Love is “one of the greatest dramas of human existence,” writes Pope John Paul II.
Jewelers Shop – Play written by future Pope John Paul II looks at love and marriage
BY TED LEWIS | Special to The Advocate NOV 9, 2016 – 7:00 AM
Perhaps uniquely qualified by the combination of his longtime profession and avocation, “The Jeweler’s Shop” seemed like the perfect vehicle for Stephen Dale to make his directorial debut.
But, Dale acknowledges, the production of the play has proved to be more of a challenge than he expected. Written by St. Pope John Paul II in 1960 — when he was still Karol Wojtyla — the play is going into its final weekend at the 30 by Ninety Theater in Mandeville.
“It’s not your normal play,” said Dale, “It’s about the timeless themes of love and marriage and how the wedding ring is meant to be eternal, but it’s also written in a serious, intellectual style that requires you to pay attention.
“I don’t think I could have chosen a harder one for my first one. But luckily, I’m blessed with some of the best actors on the north shore,” Stephen Dale said.
Still, the play, which is written in a rhapsodic style — “the theater of the word” — which means that the actors address their thoughts to the audience more than to each other, is an exercise in concentration.
To help things along, Dale has taken it out of the original black box staging to add more scenery, including designs adapted by cast member John Carambat from St. Joseph Abbey, and reworked some of the dialogue.
“We don’t want to distract from the integrity of the play,” Stephen Dale said. “At the same time, we want to accommodate modern tastes.”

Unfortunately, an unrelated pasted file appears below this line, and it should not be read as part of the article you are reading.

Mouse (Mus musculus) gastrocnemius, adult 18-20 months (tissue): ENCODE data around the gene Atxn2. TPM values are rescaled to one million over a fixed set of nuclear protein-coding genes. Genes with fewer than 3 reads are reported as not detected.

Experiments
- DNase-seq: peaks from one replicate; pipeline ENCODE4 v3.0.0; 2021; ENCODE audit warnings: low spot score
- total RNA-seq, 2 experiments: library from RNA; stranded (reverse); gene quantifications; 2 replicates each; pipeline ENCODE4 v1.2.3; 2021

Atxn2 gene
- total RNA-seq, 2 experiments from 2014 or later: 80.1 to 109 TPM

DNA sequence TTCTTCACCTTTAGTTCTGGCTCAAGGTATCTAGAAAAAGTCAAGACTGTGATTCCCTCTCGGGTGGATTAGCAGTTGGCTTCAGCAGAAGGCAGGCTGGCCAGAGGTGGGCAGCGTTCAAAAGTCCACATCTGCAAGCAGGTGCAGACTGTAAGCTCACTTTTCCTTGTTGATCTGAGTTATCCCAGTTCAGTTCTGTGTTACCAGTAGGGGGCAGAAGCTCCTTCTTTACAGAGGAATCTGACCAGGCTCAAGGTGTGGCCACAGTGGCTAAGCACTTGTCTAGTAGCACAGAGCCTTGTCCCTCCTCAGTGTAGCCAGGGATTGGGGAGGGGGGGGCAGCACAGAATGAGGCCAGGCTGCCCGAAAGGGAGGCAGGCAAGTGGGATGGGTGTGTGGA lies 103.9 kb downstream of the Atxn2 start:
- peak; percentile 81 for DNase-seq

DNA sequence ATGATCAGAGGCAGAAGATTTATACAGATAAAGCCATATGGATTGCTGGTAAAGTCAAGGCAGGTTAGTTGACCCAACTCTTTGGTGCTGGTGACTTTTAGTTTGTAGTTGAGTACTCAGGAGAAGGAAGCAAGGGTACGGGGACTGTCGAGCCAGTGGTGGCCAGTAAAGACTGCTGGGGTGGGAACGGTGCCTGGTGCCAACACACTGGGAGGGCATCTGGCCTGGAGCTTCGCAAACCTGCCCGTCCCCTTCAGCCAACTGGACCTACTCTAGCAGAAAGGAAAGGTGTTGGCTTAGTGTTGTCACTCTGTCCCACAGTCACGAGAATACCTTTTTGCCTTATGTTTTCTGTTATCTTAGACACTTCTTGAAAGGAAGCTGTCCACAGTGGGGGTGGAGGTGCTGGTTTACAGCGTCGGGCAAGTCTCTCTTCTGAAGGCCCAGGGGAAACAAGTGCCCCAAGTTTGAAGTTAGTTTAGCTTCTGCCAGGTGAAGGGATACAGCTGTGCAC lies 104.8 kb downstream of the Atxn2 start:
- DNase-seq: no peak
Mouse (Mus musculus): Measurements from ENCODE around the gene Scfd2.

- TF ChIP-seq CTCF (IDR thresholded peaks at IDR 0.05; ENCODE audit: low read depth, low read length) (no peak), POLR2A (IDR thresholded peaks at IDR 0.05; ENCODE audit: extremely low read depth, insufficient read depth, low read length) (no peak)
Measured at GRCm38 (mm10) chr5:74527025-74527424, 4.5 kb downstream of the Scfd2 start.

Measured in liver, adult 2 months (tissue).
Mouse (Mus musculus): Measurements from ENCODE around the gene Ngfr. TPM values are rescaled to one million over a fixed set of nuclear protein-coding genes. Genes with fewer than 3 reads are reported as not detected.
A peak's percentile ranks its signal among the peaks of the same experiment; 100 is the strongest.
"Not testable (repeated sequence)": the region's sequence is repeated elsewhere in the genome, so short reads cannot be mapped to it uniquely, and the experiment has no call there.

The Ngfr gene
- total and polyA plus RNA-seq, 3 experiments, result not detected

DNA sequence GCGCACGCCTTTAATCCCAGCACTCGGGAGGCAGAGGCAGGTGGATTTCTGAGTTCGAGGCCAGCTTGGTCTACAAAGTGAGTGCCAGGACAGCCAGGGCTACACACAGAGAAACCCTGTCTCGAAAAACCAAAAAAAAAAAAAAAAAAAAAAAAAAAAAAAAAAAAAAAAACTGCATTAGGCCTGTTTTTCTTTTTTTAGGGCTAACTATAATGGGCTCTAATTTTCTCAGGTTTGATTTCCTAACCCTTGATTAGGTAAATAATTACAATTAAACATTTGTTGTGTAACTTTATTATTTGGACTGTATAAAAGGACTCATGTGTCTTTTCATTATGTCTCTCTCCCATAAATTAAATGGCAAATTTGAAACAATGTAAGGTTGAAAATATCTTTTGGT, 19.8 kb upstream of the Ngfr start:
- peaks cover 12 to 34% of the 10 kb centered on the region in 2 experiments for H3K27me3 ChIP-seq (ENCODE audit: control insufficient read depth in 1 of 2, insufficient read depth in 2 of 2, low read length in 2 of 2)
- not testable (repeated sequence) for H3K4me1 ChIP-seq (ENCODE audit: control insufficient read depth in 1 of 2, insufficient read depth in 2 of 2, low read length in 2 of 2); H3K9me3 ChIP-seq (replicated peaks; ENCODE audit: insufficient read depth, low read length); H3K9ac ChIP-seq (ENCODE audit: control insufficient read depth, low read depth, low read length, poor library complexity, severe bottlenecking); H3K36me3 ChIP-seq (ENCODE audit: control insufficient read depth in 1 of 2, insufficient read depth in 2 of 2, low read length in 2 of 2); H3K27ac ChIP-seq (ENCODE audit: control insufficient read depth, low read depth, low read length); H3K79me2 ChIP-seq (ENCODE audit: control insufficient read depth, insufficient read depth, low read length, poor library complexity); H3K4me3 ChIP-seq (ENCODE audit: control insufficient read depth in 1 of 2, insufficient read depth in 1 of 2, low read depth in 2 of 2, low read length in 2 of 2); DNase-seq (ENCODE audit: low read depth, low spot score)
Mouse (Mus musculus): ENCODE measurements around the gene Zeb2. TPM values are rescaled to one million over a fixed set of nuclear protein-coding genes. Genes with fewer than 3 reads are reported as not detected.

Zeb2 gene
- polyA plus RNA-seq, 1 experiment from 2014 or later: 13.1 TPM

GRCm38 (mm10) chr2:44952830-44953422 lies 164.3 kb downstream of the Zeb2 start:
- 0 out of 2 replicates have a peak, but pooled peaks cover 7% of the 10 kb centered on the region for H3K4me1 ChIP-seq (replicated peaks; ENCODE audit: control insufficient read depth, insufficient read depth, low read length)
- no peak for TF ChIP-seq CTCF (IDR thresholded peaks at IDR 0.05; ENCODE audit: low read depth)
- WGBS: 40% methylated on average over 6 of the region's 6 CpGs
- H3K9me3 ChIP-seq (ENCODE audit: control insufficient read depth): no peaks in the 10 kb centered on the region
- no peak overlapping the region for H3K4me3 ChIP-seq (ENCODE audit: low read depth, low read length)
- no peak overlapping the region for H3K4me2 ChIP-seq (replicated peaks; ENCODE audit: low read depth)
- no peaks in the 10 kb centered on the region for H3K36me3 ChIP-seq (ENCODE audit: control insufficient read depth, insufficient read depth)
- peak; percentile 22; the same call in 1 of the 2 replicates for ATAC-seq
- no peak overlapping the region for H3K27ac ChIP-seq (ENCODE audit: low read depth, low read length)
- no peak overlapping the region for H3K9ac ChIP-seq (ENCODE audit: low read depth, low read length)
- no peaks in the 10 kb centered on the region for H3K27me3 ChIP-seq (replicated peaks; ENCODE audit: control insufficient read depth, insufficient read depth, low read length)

Stephen dale also appears in the play as a musician whose songs move the story along. The production is being underwritten by Anne Dale Jewelers, Dale’s family business.
And as the store manager, he certainly has enough experience in the subject matter.
“The pope was writing about the importance of the sacrament of love and marriage, and that’s something we certainly see every day in our store when people come in to purchase engagement rings and wedding rings,” he said. “It’s a firsthand look at all kinds of relationships.”
The “Jeweler’s Shop” examines three of those relationships. Andrew and Teresa are a young couple whose friendship has blossomed into love; Stefan and Anna, are a married couple whose relationship is nearing its end; and Christopher and Monica are the son and daughter of the first and second couples, respectively, who are uncertain about marriage because of the experience of their parents.
All come to the shop to look at rings and wind up examining the meaning of their relationships, sometimes through parables such as The Mustard Seed.
“It’s like having a personal open window to their souls,” Dale said. “And if you didn’t know who wrote it, you would swear it was by someone who had been married nine or 10 times.”
And, Dale added, as difficult as directing the play has been, it also has been rewarding, particularly on opening night when the proceeds went to the abbey restoration fund and the seminarians were guests of the theater.
“I didn’t know it, but they have been studying the play,” he said. “And when it was over, they came up to me said things like, ‘You got it,’ and, ‘We loved it,’ and, ‘You touched our hearts.’
“That made it all worthwhile.”
The Jeweler’s Shop underwritten by Anne Dale Jewelers will conclude its run Friday and Saturday at 8 p.m. and Sunday at 2:30 p.m. at the 30 by Ninety Theater, 880 Lafayette St. in Mandeville.